Deer and carEnlarge Photo
While autumn brings the glorious color display of leaves along the highway, it’s also the start of fall breeding season for deer. That means motorists need to exercise extra caution during the months of October through December to watch out for deer on the highway and reduce the risk of a deer-vehicle crash.
Besides damage to the vehicle, any collision with a deer can result in injuries or deaths, particularly if the vehicle strikes another vehicle, leaves the roadway or rolls over.
How to avoid a close encounter with a white-tail deer
There are some common sense tips to follow that can help you avoid hitting a deer with your car.
- Slow down after sundown and before sunrise. Dawn and dusk are the times to slow down in deer-populated areas. You may be on the way to or from work and otherwise preoccupied, but this is not the time to become lax at the wheel. Stay alert.
- Be extra cautious on two-lane roads. If you’re traveling along two-lane roads or in an area with deer signs posted, be extra vigilant as deer are likely to appear out of nowhere and be directly in your path at any time. In areas with a heavy deer population, keep alert not only during the fall rut season but year-round as well.
- Be on the look-out for stragglers after one deer has crossed the road. Just because you’ve seen a deer ahead of you cross the road, this doesn’t mean you should let your guard down and resume higher speed. Deer frequently travel in groups and in single file. Sometimes, after one deer has crossed, other deer use that as a signal to also cross, and they do so blindly, just following the deer ahead. Deer waiting on the sides to cross may be startled by an approaching vehicle, darting out from any direction without warning.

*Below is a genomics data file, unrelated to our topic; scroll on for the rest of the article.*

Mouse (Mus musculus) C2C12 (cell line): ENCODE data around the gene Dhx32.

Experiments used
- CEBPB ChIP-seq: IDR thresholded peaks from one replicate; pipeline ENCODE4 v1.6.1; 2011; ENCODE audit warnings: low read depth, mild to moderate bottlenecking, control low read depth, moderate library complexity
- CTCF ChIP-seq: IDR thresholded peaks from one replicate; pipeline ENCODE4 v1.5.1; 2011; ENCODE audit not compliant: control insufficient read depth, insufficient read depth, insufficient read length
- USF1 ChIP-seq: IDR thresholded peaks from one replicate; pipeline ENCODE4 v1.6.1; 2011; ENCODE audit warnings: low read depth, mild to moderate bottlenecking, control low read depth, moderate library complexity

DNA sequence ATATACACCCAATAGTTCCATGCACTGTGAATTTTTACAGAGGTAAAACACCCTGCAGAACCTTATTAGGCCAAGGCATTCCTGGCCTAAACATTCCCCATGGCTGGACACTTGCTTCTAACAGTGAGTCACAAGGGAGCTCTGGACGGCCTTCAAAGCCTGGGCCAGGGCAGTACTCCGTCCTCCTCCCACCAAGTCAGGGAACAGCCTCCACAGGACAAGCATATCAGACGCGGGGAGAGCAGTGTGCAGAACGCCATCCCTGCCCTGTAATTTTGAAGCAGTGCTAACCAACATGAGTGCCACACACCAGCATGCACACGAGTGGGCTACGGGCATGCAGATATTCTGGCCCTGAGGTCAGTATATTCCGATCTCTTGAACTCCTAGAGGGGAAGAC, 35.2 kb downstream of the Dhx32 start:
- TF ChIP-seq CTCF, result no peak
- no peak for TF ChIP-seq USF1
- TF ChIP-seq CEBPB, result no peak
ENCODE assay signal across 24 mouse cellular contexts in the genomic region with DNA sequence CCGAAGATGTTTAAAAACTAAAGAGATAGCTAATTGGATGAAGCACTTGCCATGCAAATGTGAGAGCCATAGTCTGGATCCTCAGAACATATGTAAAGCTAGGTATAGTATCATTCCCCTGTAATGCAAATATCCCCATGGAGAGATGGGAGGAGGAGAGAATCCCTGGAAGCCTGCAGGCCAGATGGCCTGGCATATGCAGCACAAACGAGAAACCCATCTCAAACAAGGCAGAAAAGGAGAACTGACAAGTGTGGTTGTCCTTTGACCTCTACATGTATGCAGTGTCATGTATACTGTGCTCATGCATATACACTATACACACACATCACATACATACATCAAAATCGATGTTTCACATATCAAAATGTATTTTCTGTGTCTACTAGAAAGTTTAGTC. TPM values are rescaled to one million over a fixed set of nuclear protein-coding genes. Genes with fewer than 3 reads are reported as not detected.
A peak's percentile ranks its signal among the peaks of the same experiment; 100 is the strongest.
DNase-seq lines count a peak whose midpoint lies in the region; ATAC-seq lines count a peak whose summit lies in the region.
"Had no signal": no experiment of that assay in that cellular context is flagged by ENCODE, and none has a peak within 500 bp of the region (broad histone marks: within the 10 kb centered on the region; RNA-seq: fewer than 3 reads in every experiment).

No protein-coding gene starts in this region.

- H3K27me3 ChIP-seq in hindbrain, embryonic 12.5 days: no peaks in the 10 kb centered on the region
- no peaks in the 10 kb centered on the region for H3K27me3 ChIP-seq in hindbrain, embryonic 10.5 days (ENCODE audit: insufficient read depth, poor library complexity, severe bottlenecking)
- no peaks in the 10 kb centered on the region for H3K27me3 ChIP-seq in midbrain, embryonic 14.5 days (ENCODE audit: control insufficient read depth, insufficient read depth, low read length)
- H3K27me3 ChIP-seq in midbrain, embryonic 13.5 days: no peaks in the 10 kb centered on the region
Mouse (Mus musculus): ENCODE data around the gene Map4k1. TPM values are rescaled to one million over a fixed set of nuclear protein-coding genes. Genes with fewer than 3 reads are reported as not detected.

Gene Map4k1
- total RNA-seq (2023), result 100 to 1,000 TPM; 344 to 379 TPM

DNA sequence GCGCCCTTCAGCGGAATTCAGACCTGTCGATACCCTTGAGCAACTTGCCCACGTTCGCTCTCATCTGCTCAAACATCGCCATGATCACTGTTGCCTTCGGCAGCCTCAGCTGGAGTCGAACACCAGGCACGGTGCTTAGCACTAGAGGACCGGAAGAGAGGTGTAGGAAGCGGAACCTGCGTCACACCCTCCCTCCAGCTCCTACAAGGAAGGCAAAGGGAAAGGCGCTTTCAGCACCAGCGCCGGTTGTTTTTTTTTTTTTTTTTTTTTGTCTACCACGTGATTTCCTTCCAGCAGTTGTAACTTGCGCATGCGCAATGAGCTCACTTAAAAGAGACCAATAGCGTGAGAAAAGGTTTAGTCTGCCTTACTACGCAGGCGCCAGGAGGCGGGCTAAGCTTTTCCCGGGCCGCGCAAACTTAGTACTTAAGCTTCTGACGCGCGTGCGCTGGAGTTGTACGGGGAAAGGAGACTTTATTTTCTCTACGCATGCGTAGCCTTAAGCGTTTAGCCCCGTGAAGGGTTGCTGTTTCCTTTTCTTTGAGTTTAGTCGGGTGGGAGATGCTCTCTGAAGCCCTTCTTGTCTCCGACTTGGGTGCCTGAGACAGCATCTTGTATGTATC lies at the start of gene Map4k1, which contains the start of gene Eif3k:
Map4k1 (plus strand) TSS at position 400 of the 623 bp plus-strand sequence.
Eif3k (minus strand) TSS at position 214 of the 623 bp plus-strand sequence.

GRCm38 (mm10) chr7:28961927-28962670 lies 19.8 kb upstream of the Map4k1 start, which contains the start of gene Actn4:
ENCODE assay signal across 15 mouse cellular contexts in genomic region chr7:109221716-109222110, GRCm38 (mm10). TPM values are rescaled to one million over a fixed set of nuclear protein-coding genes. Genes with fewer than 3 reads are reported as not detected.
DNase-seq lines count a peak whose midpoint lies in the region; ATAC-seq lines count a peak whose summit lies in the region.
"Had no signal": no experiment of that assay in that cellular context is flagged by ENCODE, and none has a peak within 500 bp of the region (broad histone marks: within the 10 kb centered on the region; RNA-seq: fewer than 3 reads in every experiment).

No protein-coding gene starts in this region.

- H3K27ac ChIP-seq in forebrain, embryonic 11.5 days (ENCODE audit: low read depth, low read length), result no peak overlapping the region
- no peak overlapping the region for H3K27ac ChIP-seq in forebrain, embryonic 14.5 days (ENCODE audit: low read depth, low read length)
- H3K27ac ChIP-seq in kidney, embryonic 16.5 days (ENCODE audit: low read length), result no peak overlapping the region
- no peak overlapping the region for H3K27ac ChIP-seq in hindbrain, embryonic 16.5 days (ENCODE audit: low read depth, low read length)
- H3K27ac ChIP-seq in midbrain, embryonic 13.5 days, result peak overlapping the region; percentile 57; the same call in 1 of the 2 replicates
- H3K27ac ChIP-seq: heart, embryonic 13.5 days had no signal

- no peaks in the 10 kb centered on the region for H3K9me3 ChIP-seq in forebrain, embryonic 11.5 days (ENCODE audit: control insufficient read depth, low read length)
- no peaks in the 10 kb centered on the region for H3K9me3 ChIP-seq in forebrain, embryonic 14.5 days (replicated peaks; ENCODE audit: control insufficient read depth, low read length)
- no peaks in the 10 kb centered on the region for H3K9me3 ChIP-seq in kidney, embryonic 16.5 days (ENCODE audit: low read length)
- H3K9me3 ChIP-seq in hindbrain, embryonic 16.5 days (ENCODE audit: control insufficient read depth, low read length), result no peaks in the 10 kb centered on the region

- If you see deer on the side of the road, slow down. Fall is the time when bucks may begin chasing does. Other times, they may pursue with their heads to the ground nosing a scent trail. And deer will travel up to 40 miles or more during the fall season, up considerably from their normal four to five miles on average. That means drivers need to be always looking out for deer during the October through December timeframe.
How to minimize injury in a deer-vehicle crash
You can’t avoid deer-vehicle collisions in all situations. But there are some things that conservation officers, law enforcement and safety experts advise you can do to help minimize injuries to you and your passengers.
- Always wear your seat belts. The single-most important safety precaution you can take is to make sure that you and all your vehicle’s passengers wear their seat belts. Make sure child safety seats are properly secured and children firmly restrained with safety belts.
- Don’t swerve. Since most injuries and deaths occur when motorists swerve to avoid hitting a deer on the road, it’s important to stay in your lane and maintain control of the car. If you swerve to avoid a deer, this could send your vehicle skidding into another vehicle or cause it to roll over or leave the roadway. When a driver fails to recognize and react to a skid, they are more likely to lose control of their vehicle.
- Brake firmly and hold onto the steering wheel with both hands. Regardless of how you feel about hitting an animal, in this case, a large deer, it is in your best interest to maintain control of your vehicle before, during and after a crash.